It was an appetizer at Crush that first got me thinking about the merits of burrata: CRUSH BRUSCHETTA – heirloom cherry tomatoes, burrata cheese, basil pesto, toasted sourdough. Delicious! I liked it so much better than buffalo milk mozzarella which is usually the cheese of choice when it comes to tomatoes, basil and caprese-type salads.
A little research turned up a 2014 Huffington Post article by a fellow burrata lover: Burrata Recipes So Divine, You’ll Be Convinced It’s The Earth’s Best Cheese, in which food editor, Kate Bratskeir gives a good definition of Burrata: “If you’ve never tried it, or have never heard of it, allow us to elaborate: Burrata starts out as mozzarella. Milky curds are dipped into hot water and kneaded into a familiarly-springy ball of fresh mozzarella. But then, mozzarella curd scraps are stuffed into the inside of the ball of cheese, and then they get topped off with fresh cream. The whole package is sealed up by twisting the mozzarella together in a little knot, and this miracle of a cheese is sent on its way.
When you cut into a ball of burrata you find a center of cream and cheese curds that has a texture begging to be spread on toasted bread, melted on pizza, torn into chunks on a melon caprese salad.
Both fresh mozzarella and burrata are semi-soft Italian cheeses – both are super creamy and delicious, both are in high demand when tomatoes start to ripen. Fresh mozzarella is made from cow or water buffalo’s milk, mozzarella di bufala. The difference is that burrata takes the mozzarella one step further – “it’s mozzarella that’s formed into a pouch and then filled with soft, stringy curd and cream.
Fresh mozzarella has a delicate milky flavor and an elastic, sliceable texture while burrata has a milky, buttery flavor that’s rich without being too indulgent and a texture that is more suitable for tearing or spreading. Although made from mozzarella cheese, burrata is not mozzarella – it is its own, very special type of cheese.
Both cheeses are fresh – made to be eaten fresh, not aged, both are reasonably priced and available at cheese shops and grocery stores, and both can be made at home.
Burrata is best served at room temperature, and best used in recipes where you can split it open to enjoy the rich, creamy insides. Choose fresh mozzarella, which is a little cheaper for melted applications like pizza, where you’ll lose burrata’ s distinctive texture.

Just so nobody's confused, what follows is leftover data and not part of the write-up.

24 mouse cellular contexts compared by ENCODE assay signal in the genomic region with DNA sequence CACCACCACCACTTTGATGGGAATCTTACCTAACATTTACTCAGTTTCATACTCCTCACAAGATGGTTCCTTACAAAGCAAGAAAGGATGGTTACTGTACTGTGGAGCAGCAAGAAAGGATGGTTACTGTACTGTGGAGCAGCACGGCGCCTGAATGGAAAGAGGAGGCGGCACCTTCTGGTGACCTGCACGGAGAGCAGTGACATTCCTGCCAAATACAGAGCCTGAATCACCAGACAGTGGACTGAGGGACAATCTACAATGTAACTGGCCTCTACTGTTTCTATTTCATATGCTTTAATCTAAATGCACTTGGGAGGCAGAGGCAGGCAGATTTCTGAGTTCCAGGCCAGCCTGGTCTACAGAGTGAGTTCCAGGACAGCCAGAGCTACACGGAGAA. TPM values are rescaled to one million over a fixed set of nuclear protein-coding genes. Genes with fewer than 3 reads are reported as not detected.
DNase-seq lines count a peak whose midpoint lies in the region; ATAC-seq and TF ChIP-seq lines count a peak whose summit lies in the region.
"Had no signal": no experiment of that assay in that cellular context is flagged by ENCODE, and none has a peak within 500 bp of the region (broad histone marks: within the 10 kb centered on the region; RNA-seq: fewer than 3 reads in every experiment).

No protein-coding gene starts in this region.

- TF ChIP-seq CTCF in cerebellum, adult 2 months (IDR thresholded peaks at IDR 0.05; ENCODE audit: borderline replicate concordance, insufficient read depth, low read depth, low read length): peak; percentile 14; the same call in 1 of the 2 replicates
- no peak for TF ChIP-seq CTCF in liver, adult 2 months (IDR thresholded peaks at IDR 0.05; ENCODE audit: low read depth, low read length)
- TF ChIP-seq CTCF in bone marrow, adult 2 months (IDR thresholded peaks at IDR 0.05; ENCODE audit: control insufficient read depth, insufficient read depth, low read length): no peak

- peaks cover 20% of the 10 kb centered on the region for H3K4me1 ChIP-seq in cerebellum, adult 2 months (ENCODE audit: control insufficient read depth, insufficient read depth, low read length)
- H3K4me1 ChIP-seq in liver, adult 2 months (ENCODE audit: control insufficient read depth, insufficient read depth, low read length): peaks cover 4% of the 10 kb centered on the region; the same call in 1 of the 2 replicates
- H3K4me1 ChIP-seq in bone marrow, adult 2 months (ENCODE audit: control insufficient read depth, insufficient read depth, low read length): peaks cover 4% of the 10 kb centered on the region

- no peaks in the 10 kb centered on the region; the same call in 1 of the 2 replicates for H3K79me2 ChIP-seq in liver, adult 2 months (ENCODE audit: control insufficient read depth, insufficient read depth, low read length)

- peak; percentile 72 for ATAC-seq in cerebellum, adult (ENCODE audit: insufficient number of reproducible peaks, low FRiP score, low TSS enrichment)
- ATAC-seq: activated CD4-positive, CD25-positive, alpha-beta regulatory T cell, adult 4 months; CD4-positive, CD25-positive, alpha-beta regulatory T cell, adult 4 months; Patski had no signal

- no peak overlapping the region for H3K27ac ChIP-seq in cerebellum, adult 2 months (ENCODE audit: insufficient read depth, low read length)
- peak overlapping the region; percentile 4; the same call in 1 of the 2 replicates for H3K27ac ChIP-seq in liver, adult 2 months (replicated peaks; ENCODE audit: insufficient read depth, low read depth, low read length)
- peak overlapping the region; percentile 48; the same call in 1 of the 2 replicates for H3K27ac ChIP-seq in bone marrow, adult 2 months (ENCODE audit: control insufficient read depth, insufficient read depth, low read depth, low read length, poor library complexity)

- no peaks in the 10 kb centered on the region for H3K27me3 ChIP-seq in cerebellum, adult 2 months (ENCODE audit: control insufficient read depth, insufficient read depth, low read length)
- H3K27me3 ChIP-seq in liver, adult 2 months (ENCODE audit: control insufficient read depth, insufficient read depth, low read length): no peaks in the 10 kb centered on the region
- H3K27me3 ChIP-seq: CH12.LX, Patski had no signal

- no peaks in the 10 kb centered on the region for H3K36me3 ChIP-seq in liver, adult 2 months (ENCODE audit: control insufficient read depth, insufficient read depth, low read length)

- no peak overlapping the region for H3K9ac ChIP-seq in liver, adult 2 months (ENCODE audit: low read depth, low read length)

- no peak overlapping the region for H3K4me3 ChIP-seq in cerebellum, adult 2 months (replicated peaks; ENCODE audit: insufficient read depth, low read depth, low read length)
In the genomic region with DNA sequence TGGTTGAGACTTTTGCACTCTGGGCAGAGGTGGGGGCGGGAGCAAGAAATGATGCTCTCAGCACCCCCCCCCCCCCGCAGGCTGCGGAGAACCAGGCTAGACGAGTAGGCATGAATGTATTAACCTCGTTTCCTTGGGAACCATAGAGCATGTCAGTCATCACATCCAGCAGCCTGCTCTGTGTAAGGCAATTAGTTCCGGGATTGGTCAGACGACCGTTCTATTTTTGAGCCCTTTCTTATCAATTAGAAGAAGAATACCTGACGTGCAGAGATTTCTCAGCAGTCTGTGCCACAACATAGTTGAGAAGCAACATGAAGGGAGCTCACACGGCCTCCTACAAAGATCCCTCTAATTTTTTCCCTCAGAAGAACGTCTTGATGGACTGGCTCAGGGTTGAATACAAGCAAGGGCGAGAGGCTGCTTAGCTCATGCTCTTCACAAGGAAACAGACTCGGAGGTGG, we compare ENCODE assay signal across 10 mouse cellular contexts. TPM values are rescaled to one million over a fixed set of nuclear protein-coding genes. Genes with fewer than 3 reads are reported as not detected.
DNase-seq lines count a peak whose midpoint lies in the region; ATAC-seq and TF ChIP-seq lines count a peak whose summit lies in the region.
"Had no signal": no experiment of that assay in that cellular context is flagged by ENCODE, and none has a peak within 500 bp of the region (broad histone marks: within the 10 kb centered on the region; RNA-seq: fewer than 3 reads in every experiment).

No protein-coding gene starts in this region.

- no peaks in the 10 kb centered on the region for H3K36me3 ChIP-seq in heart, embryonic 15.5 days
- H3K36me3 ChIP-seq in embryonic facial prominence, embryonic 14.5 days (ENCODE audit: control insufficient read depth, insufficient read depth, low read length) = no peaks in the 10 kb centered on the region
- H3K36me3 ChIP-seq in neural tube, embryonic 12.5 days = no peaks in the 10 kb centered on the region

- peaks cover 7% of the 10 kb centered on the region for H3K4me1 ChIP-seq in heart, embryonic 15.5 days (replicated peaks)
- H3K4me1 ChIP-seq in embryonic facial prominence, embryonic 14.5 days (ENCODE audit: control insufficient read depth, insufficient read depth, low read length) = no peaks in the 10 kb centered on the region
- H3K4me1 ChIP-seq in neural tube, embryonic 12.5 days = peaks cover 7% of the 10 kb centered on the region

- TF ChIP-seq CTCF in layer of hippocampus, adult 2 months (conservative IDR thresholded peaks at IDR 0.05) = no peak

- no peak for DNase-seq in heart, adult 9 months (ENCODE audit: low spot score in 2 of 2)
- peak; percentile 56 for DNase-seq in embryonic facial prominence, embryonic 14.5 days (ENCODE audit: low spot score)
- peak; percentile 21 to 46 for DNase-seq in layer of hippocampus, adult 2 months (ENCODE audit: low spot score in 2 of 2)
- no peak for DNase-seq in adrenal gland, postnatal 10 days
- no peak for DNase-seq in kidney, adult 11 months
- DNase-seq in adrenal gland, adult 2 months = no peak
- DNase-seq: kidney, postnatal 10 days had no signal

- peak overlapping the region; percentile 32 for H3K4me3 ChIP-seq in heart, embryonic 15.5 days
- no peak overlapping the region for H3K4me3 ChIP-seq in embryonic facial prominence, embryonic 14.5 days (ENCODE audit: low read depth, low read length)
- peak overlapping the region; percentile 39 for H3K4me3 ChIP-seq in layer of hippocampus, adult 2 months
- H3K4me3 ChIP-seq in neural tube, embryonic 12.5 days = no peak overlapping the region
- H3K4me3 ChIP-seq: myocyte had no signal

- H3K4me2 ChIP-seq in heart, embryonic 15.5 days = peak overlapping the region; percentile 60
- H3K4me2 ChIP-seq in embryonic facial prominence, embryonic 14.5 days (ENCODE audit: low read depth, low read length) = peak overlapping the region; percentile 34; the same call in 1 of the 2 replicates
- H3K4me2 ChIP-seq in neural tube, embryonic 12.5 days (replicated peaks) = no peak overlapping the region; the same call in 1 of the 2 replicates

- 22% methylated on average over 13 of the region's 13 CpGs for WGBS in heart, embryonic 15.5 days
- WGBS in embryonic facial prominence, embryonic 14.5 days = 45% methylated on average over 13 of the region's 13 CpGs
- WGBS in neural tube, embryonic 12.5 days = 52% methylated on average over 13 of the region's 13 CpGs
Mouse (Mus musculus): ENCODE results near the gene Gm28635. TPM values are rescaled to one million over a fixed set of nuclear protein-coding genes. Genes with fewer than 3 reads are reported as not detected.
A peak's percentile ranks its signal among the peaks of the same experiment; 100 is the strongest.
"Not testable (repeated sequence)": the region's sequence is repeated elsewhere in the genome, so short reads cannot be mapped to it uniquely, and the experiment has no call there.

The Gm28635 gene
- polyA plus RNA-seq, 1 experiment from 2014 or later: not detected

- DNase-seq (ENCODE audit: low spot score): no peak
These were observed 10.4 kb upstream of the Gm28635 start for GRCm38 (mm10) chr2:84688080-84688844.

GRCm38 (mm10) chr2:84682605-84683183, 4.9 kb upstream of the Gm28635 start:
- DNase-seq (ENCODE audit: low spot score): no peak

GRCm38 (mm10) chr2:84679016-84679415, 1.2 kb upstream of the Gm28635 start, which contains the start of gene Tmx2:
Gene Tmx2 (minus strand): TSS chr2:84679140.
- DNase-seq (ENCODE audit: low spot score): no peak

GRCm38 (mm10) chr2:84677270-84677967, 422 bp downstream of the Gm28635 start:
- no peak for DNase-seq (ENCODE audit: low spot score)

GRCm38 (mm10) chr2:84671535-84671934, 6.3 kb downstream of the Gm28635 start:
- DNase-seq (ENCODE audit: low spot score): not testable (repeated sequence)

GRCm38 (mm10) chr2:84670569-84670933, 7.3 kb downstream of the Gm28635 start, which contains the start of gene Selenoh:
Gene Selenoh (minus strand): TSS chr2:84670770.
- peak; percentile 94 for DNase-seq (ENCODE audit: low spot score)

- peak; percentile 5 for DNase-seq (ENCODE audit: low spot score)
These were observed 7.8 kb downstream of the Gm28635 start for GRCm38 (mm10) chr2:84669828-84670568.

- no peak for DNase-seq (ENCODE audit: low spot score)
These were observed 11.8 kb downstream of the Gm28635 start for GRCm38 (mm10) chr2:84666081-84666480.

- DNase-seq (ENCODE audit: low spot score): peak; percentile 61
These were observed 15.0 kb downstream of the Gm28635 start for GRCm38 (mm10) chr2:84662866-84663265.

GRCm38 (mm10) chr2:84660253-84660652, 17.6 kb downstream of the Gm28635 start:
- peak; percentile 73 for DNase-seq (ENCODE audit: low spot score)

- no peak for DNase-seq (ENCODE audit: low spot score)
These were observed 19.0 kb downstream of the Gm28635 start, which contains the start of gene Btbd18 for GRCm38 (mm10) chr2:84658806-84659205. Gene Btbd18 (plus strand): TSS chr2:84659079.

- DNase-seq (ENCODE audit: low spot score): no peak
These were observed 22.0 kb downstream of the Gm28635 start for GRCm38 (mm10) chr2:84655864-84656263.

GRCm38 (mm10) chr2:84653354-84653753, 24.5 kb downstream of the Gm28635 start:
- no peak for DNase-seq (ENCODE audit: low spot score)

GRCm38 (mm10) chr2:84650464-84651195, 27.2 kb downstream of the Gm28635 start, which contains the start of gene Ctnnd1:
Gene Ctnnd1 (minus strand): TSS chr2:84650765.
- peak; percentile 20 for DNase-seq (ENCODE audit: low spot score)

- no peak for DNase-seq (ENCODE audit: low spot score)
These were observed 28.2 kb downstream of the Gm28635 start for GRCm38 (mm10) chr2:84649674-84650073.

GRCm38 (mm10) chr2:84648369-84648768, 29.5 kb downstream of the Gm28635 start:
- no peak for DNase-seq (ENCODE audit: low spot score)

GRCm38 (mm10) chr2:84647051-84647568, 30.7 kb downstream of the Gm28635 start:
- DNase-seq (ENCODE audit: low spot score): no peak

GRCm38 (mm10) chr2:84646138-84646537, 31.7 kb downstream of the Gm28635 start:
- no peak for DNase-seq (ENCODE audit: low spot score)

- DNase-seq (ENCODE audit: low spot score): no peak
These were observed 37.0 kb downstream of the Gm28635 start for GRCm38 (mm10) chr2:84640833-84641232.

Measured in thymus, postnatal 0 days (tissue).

My first foray into cooking with burrata was this salad from What’s Gaby Cooking. It was great for a hot summer night’s supper before the serious tomatoes are ripe. We used Comanche Creek heirloom cherry tomatoes and Belfiore Burrata, made by a family owned fresh mozzarella company in Berkeley where the cheese curds are stretched while still hot, then formed into small balls and stored in fresh, filtered water.
Marinated Tomato and Burrata Salad
For the Vinaigrette
2 teaspoons Garlic, Minced
2 teaspoons Shallots, Minced
teaspoons Dried Oregano
2 teaspoons Dried Parsley
½ teaspoons Freshly Cracked Black Pepper
½ teaspoons Kosher Salt
¼ cups Red Wine Vinegar
2 Tablespoons Finely Shredded Parmesan Cheese
1 cup Extra Virgin Olive Oil
For the Salad
4 cups heirloom tomatoes, halved (cherry tomatoes and larger tomatoes)
8 oz burrata cheese, torn into large bite sized pieces
Kosher salt and pepper to taste
Instructions for the Vinaigrette
Combine all the ingredients in a food processor except the olive oil and whirl together for 1-2 minutes until everything is finely chopped. While the food processor is still running, stream in the olive oil until fully incorporated. Transfer the vinaigrette to an air-tight container and set aside until ready to use.
In a large bowl, combine the cherry tomatoes and ½ of the vinaigrette and toss to combine. Save the remaining vinaigrette for future use. Taste and season with salt and pepper as needed. Let the mixture sit for 20 minutes and then serve at room temperature with torn chunks of burrata on top.